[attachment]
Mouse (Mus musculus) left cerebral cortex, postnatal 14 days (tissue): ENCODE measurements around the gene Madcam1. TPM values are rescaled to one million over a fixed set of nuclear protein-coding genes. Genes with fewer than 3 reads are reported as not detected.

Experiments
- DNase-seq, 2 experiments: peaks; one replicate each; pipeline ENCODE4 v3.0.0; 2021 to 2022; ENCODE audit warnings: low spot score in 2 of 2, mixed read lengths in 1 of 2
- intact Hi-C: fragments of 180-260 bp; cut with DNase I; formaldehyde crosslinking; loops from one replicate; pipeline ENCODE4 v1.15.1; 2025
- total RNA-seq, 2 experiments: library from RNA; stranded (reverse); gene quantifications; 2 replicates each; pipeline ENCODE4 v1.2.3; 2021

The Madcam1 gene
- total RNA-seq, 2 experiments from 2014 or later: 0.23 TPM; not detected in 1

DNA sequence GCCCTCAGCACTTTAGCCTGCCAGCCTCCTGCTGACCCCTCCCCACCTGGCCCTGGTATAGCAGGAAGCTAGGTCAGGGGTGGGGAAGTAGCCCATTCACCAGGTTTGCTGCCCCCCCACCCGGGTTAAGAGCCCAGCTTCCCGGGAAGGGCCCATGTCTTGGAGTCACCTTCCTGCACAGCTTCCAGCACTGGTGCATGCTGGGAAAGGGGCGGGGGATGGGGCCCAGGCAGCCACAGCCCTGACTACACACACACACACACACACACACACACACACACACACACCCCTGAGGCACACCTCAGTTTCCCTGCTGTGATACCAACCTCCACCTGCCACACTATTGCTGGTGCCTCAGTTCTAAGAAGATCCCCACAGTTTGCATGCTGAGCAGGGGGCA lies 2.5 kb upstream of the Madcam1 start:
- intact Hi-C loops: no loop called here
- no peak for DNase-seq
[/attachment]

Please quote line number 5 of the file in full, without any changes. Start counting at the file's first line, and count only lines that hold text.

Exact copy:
- total RNA-seq, 2 experiments: library from RNA; stranded (reverse); gene quantifications; 2 replicates each; pipeline ENCODE4 v1.2.3; 2021